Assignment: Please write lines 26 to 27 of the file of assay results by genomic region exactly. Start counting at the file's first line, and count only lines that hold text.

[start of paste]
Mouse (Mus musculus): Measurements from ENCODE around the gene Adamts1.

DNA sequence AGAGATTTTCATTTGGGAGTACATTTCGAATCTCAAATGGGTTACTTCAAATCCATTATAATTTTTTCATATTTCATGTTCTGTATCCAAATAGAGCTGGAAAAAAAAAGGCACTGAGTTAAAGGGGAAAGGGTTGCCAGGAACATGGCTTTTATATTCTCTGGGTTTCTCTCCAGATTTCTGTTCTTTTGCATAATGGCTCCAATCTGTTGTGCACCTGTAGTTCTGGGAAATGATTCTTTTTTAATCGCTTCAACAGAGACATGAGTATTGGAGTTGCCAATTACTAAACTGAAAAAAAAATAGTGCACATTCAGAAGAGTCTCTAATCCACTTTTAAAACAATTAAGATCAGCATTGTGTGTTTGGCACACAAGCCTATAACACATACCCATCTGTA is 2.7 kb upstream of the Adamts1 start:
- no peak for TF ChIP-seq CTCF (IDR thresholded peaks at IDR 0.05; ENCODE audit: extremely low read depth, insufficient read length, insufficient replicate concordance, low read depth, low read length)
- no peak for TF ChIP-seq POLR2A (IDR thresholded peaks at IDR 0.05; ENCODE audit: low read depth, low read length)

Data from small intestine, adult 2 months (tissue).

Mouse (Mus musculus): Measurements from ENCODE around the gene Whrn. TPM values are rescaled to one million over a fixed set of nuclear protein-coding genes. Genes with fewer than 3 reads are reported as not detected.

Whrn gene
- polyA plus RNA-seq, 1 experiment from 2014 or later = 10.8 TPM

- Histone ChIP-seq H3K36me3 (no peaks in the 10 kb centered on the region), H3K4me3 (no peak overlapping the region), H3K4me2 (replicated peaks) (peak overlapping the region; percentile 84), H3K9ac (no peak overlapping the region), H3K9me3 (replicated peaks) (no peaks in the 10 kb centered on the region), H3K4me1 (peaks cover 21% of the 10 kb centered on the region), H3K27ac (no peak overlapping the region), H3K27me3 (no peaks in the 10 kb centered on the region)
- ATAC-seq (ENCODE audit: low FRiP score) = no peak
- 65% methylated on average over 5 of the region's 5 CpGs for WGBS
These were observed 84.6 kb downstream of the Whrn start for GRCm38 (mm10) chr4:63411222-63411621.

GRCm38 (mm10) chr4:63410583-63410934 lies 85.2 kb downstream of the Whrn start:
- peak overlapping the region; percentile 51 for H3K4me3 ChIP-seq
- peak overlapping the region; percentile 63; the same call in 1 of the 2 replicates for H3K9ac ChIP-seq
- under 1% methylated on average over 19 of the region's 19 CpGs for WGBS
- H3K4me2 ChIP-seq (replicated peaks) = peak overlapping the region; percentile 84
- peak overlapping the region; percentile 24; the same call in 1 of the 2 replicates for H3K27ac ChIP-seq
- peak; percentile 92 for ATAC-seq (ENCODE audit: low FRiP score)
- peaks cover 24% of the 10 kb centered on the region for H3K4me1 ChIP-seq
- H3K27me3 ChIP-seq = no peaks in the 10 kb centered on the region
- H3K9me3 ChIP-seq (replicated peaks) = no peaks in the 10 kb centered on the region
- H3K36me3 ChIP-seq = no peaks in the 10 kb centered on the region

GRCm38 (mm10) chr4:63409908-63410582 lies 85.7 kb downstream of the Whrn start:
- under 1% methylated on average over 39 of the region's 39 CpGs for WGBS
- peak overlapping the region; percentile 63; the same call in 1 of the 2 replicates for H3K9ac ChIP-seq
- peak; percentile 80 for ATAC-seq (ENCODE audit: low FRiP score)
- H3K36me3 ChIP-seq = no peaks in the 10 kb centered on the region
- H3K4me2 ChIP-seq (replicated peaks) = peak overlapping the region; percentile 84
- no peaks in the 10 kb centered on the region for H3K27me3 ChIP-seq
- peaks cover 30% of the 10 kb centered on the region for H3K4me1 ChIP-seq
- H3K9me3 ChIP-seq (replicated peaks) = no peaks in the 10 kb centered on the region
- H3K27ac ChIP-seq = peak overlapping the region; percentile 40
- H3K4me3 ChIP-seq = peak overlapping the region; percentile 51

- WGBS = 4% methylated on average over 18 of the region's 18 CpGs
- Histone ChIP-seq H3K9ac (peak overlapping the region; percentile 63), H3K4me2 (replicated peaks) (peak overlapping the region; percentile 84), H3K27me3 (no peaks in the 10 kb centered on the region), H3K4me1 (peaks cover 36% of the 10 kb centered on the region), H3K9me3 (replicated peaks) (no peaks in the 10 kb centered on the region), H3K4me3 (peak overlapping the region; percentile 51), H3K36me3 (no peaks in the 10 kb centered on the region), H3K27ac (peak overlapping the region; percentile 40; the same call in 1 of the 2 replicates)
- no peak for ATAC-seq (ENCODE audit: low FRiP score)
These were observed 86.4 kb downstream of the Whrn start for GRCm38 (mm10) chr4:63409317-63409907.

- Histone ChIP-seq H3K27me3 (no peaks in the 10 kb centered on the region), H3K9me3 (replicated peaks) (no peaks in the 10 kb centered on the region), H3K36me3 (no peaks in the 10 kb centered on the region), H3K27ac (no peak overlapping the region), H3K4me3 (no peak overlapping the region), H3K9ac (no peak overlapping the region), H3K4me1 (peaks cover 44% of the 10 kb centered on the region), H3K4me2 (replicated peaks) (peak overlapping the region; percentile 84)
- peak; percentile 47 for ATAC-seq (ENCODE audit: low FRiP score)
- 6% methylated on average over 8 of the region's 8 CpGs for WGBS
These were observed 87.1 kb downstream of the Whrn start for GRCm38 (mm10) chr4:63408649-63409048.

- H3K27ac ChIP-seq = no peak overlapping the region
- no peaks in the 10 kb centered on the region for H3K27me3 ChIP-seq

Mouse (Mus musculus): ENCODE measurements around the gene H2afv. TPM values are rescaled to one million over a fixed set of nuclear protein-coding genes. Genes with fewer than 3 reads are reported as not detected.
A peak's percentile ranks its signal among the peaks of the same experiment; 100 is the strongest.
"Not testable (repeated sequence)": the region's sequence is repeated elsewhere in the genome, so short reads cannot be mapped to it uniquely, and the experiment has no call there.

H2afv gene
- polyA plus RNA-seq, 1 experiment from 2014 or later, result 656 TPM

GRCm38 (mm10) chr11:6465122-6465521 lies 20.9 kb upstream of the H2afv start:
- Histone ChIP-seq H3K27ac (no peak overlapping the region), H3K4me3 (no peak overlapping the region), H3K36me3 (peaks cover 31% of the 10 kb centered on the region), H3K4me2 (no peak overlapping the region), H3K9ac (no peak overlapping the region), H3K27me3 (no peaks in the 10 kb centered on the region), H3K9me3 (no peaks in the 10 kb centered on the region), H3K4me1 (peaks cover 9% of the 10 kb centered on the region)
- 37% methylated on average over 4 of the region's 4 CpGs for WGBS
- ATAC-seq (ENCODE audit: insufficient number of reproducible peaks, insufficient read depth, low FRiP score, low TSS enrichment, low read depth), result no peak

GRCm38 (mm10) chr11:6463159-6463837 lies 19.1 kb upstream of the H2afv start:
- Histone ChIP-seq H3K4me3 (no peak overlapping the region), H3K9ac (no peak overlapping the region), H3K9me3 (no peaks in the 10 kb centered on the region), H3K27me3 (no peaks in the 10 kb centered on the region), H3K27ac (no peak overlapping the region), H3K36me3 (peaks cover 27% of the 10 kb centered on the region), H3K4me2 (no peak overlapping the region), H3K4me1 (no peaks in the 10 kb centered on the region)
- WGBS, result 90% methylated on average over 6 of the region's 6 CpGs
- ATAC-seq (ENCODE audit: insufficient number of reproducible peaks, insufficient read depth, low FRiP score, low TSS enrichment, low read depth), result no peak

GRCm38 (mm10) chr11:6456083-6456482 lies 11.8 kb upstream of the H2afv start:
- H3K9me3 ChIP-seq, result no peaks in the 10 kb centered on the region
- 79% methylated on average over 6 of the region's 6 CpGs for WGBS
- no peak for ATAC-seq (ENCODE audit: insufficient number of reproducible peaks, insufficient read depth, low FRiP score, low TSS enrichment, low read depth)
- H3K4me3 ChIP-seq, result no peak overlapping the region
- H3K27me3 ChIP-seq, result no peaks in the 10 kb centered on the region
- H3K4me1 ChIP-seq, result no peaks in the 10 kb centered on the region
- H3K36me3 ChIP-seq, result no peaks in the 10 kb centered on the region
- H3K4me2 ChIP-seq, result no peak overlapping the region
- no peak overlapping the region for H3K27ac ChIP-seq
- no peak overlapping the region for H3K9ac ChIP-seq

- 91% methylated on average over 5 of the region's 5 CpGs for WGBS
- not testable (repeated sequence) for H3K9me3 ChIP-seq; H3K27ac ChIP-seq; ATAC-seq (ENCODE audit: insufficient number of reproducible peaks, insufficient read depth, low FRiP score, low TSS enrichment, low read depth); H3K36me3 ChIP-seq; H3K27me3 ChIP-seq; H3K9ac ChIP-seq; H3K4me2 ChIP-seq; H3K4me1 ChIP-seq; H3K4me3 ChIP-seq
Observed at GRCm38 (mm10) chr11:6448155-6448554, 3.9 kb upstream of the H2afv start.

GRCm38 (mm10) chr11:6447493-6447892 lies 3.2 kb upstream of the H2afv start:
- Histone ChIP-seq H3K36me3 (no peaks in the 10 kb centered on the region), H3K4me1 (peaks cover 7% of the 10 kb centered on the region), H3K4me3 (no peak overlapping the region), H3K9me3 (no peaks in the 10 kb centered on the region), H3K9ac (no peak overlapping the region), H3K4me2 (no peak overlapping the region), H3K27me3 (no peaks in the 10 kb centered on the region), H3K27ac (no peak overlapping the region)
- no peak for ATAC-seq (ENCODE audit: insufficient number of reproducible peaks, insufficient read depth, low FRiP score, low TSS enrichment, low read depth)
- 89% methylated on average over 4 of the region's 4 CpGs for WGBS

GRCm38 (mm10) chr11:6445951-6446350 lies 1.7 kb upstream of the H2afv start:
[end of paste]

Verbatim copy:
- peak overlapping the region; percentile 63; the same call in 1 of the 2 replicates for H3K9ac ChIP-seq
- peak; percentile 80 for ATAC-seq (ENCODE audit: low FRiP score)